# Relation between entropy and compressibility of a file

Suppose I have an ordered list of bytes (the hexdump of some object file), and wish to calculate the information entropy of this file. My understanding is I can calculate this as $$\sum_{n=0}^{n=255} -p_n \log_{256}(p_n)$$

where $p_n = \frac{(\text{number of n-valued bytes})}{(\text{total number of bytes})}$.

My understanding is that the information entropy should be the theoretical lower bound for the compression ratio for a file. But when calculating the entropy of the standard C library, I get an entropy of ~0.8, when it's possible to compress the standard C library to 40% of the original size using gzip.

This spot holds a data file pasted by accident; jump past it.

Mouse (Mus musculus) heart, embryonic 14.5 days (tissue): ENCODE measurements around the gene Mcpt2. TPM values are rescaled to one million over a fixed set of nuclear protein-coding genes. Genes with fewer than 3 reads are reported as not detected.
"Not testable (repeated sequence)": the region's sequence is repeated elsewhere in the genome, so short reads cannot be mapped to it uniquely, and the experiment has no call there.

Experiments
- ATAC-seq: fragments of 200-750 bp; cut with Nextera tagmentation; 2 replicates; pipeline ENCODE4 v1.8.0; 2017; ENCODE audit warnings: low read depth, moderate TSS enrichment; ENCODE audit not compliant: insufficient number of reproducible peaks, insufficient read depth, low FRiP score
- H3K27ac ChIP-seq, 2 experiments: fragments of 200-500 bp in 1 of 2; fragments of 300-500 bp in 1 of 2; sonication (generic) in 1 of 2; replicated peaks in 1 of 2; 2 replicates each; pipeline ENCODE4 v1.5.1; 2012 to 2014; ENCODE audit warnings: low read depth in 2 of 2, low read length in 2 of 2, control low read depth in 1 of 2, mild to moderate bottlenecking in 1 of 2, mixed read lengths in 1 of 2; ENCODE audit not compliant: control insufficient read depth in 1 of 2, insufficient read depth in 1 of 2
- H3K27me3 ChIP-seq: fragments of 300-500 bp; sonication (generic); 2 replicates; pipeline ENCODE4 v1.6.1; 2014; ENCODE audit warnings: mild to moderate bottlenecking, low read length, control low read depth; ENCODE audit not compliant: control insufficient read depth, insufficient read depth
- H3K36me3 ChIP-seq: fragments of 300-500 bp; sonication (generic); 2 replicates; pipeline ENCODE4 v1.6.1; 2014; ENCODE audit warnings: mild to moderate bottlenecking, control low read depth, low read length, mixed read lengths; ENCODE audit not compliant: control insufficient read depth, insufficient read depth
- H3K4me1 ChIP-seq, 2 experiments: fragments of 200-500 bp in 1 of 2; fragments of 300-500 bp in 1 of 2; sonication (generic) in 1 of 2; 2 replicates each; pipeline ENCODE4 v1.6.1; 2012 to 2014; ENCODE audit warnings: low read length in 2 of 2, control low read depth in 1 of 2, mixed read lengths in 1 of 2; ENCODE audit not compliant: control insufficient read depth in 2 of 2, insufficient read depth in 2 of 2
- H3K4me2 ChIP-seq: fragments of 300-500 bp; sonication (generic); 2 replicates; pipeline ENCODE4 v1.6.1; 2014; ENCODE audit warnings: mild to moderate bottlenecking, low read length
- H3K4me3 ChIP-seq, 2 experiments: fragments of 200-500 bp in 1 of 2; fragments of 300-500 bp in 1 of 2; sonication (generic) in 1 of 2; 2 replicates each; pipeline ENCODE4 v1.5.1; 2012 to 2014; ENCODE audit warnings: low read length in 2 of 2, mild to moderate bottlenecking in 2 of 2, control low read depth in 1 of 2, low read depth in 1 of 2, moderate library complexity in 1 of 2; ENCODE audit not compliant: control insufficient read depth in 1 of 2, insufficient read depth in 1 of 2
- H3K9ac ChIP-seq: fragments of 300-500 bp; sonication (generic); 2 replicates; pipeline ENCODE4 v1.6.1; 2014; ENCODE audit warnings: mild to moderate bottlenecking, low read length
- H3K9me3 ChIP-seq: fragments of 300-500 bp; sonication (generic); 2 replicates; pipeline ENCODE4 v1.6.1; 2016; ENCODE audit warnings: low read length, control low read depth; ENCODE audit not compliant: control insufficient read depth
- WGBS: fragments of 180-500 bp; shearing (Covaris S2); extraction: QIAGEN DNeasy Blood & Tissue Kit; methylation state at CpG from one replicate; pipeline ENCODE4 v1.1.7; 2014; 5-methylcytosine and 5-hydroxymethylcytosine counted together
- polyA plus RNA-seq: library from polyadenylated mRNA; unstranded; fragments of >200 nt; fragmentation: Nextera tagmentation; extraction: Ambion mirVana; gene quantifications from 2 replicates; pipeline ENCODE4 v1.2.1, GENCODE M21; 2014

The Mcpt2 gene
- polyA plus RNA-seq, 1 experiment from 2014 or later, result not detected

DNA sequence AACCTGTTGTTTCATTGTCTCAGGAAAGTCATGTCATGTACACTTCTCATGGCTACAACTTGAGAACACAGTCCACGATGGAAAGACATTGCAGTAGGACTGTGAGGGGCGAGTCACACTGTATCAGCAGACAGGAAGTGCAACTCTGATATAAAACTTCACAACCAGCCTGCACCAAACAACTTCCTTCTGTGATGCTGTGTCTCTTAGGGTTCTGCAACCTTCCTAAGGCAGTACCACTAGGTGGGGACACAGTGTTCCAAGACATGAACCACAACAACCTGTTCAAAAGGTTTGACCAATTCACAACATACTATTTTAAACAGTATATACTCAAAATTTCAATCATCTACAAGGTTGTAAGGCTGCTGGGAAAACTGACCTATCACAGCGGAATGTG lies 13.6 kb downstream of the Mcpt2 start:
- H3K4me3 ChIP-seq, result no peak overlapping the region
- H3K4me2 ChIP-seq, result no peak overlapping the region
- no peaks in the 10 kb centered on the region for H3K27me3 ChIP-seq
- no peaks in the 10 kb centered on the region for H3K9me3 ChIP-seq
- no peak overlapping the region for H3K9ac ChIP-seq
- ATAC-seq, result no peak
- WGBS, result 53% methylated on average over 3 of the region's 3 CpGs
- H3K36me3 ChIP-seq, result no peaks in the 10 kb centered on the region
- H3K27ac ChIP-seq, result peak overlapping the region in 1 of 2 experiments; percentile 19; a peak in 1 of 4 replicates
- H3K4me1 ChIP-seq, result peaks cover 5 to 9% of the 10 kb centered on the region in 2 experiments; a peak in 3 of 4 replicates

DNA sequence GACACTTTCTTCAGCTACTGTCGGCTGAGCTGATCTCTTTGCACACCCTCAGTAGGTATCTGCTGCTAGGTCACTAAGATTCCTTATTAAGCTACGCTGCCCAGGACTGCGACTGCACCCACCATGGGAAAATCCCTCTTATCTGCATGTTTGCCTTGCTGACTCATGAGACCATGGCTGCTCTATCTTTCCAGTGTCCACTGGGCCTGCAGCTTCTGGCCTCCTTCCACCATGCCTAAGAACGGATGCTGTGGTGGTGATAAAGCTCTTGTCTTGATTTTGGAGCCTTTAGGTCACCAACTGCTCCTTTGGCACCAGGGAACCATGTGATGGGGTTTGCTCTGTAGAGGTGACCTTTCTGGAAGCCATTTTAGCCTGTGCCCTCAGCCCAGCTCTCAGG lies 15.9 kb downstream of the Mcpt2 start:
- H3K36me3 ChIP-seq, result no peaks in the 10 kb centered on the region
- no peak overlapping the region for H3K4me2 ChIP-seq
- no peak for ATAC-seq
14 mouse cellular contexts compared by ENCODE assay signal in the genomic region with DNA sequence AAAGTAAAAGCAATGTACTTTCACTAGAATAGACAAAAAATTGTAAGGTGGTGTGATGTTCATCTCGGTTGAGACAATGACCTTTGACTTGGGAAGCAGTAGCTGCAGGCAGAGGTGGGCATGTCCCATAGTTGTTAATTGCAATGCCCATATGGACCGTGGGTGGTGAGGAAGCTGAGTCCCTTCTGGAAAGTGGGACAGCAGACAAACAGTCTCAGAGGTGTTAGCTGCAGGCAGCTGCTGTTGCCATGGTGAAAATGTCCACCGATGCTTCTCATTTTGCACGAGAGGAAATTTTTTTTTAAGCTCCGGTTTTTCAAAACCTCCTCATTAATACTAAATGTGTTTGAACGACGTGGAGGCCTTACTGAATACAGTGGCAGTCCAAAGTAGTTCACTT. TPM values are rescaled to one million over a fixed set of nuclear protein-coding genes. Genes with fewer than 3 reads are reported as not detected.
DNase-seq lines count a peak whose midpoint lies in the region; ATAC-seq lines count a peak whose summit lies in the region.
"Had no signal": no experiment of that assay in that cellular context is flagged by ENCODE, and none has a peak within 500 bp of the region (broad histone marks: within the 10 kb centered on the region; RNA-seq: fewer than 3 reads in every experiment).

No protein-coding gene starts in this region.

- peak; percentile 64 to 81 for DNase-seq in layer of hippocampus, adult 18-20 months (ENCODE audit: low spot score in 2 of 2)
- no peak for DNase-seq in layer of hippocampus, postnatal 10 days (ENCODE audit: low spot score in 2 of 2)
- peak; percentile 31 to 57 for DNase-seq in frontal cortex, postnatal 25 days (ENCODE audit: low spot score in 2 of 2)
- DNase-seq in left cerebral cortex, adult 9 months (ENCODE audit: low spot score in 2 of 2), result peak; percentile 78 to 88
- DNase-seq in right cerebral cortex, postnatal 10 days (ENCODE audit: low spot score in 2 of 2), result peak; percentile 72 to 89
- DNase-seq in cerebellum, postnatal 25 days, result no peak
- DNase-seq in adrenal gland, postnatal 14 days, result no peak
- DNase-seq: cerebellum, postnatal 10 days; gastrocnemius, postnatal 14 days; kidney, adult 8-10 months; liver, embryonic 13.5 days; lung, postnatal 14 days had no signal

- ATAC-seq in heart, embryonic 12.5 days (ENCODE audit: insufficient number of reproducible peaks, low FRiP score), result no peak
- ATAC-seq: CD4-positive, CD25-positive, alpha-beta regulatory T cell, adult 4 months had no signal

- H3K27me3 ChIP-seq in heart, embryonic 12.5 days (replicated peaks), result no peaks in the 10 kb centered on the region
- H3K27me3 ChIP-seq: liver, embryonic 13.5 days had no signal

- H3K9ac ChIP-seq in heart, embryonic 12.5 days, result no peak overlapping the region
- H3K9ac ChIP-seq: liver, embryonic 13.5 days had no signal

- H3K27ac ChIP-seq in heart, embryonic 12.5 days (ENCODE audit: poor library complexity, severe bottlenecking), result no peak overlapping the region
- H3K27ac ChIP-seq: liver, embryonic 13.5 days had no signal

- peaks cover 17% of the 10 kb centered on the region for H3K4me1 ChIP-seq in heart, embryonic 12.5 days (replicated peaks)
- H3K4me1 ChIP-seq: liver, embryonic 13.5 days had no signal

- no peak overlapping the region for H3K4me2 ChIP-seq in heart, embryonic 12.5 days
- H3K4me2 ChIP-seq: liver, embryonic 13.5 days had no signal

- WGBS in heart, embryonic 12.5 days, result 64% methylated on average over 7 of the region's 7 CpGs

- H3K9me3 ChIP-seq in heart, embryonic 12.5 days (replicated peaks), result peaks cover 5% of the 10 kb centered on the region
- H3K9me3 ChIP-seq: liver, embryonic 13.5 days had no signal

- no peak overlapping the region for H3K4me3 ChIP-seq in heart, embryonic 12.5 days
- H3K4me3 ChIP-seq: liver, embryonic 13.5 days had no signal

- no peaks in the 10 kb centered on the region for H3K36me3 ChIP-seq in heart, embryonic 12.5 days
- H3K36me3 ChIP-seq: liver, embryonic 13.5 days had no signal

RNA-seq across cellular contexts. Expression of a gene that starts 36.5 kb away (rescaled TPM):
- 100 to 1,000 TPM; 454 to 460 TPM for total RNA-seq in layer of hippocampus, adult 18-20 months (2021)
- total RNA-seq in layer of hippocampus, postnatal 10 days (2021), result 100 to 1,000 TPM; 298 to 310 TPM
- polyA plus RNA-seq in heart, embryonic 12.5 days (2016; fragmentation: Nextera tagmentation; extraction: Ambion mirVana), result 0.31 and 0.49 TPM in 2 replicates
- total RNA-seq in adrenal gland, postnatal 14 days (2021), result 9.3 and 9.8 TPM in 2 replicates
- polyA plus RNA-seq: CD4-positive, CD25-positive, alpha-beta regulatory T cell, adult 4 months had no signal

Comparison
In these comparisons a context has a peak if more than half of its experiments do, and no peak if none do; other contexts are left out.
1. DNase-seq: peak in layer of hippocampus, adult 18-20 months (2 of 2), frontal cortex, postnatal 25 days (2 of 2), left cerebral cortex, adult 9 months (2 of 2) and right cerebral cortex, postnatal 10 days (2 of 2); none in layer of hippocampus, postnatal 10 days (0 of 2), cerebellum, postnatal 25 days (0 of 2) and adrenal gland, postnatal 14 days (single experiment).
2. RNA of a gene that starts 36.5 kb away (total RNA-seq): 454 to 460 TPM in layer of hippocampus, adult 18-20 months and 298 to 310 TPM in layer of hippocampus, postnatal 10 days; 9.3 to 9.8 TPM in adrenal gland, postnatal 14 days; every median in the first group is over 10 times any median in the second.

What am I misunderstanding here? Perhaps my calculation of $p_n$ is too simplistic, as the value of every byte in a byte stream is not independent of the preceding bytes, in the same way that characters in English text are not independent. Is there a better way to calculate the informational entropy of a file?

• That is how much you can compress individual bytes. If you want the compression ratio for the whole file, you need to look at the probability distribution of files themselves. – PyRulez Jun 29 '16 at 21:50

The $p_n$ you calculate is the fraction and not the probability of a complete random event. Probably there is a lot of correlation in your data.